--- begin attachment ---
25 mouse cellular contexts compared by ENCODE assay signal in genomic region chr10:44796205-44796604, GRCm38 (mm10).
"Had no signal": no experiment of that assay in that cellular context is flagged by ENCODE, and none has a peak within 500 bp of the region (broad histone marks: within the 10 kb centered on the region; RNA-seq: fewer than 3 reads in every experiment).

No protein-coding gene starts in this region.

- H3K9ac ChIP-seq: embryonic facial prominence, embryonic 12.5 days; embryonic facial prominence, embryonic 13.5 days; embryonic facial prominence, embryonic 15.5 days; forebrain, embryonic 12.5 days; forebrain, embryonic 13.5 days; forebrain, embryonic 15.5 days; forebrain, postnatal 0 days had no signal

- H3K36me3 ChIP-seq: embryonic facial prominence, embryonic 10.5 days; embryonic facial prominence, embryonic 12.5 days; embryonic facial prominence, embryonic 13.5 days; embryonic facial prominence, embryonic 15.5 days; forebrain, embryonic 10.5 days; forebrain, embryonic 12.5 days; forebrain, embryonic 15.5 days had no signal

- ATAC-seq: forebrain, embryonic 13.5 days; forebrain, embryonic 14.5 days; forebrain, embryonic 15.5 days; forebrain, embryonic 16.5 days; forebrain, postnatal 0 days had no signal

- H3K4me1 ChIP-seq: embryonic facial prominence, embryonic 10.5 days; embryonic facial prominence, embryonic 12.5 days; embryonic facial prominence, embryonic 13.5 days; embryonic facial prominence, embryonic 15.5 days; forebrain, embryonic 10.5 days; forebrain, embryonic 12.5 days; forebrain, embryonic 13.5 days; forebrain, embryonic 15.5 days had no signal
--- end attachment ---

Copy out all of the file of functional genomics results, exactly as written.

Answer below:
25 mouse cellular contexts compared by ENCODE assay signal in genomic region chr10:44796205-44796604, GRCm38 (mm10).
"Had no signal": no experiment of that assay in that cellular context is flagged by ENCODE, and none has a peak within 500 bp of the region (broad histone marks: within the 10 kb centered on the region; RNA-seq: fewer than 3 reads in every experiment).

No protein-coding gene starts in this region.

- H3K9ac ChIP-seq: embryonic facial prominence, embryonic 12.5 days; embryonic facial prominence, embryonic 13.5 days; embryonic facial prominence, embryonic 15.5 days; forebrain, embryonic 12.5 days; forebrain, embryonic 13.5 days; forebrain, embryonic 15.5 days; forebrain, postnatal 0 days had no signal

- H3K36me3 ChIP-seq: embryonic facial prominence, embryonic 10.5 days; embryonic facial prominence, embryonic 12.5 days; embryonic facial prominence, embryonic 13.5 days; embryonic facial prominence, embryonic 15.5 days; forebrain, embryonic 10.5 days; forebrain, embryonic 12.5 days; forebrain, embryonic 15.5 days had no signal

- ATAC-seq: forebrain, embryonic 13.5 days; forebrain, embryonic 14.5 days; forebrain, embryonic 15.5 days; forebrain, embryonic 16.5 days; forebrain, postnatal 0 days had no signal

- H3K4me1 ChIP-seq: embryonic facial prominence, embryonic 10.5 days; embryonic facial prominence, embryonic 12.5 days; embryonic facial prominence, embryonic 13.5 days; embryonic facial prominence, embryonic 15.5 days; forebrain, embryonic 10.5 days; forebrain, embryonic 12.5 days; forebrain, embryonic 13.5 days; forebrain, embryonic 15.5 days had no signal